8. Any other options?

Your expert opinions would be greatly appreciated!

Regards

John Hart

Comments

Mark Alexander

3 years ago

Hi John

As of today there is no right or wrong strategy in your list. That's because none of us can predict the future and because we are all different and have different attitudes to risk.

If you think property values are unlikely to grow much and you think rents are also likely to stagnate then you might prefer the snowball method of reducing the mortgage balances, starting with the most expensive interest rate first of course which is the whole point of the snowball method.

However, it you anticipate significant rental inflation and growth in property values then a more aggressive acquisition strategy will appeal to you.

Whichever you chose I would urge caution in respect of keeping a decent level of liquidity. It's only ever easy to raise money quickly when you don't need it.

On the other hand you might feel that both rents and property values will fall and if that's the case you should cash in now.
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If you might be interested in some one to one consultancy please see >>> http://www.property118.com/consultancy-mark-alexander/61522/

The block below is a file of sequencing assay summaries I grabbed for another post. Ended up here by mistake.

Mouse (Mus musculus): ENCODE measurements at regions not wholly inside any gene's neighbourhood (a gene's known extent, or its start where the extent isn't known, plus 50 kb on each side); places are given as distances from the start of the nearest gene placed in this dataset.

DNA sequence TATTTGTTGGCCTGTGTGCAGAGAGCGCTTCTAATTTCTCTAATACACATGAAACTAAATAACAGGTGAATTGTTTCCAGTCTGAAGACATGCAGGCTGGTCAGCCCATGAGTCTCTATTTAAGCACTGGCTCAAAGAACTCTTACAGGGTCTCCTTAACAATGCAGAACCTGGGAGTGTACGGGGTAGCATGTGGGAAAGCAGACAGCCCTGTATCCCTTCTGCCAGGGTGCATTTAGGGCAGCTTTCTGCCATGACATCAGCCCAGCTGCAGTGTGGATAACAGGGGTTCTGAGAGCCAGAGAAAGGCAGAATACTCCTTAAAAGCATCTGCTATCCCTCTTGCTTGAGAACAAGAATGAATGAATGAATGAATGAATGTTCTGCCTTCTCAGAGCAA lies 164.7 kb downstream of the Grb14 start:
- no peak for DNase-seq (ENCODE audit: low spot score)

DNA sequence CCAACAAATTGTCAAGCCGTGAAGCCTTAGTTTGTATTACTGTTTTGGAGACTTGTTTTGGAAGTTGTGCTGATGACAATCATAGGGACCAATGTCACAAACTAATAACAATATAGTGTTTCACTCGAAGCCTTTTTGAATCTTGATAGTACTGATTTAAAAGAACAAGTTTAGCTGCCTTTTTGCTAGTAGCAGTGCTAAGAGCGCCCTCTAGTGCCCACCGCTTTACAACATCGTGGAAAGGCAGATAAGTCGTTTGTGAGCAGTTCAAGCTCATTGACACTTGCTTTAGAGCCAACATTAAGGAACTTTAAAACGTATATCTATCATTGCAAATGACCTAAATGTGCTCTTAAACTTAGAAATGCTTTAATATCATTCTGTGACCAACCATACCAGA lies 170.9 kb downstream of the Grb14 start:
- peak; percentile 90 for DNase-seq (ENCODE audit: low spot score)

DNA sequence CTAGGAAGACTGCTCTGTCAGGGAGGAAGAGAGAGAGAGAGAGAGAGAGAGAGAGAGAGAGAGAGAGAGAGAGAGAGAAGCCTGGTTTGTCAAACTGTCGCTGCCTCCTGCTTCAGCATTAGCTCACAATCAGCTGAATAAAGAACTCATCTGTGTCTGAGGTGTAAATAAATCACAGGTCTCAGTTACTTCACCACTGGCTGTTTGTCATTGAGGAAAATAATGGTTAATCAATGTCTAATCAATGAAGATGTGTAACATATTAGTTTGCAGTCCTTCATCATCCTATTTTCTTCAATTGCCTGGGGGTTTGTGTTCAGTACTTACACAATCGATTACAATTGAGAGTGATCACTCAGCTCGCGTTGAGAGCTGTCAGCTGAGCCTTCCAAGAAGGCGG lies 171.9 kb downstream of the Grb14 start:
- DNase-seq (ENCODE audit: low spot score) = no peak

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John Hart

3 years ago

Reply to the comment left by "Mark Alexander" at "15/02/2015 - 18:44":

Thank you Mark. I agree there is no right and wrong strategy in the list as no-one (unfortunately) has a crystal ball and we all definitely have different attitudes to risk.

Reaching the objective should be measured and as you say maintaining a decent level of liquidity will be required especially due to the increasing level of uncertainty in the market.

Selling-up is not an option for me as I’ve only just bought and decided to join the club!

I also believe that the BTL investment isn’t for the short-term. In my personal view, rents and house prices will remain at a similar position – no major growth in the short term but hopefully no major hiccups either over a medium term.

Latest research (Belvoir) implies that rents will grow by an average 1.8 per cent over 2015 which is below the Bank of England’s target inflation rate of 2 per cent. According to Property Wire “Year on year average rents have increased for all property sizes with the smaller properties leading the way. One bedroom properties see the greatest increase in rent up 2.7% to £688, followed by three bedroom properties up 2.2% to £875, two bedroom properties up 1.9% to £768 and four bedroom plus properties up 1.3% to £1,328. The data also shows that arrears have decreased year on year in all regions apart from the North of England where they have stayed the same.”

However, you can easily find conflicting research out there on the Web just to confuse us all!

Liquidity, will therefore be important to hedge risk and support progress (according to a recent article by BRDC - Landlords report that they could cope financially for 17 months on average with their current exposure to voids and arrears before it became a serious enough issue for them to consider divesting the impacted property(ies). Not something I am keen to experience!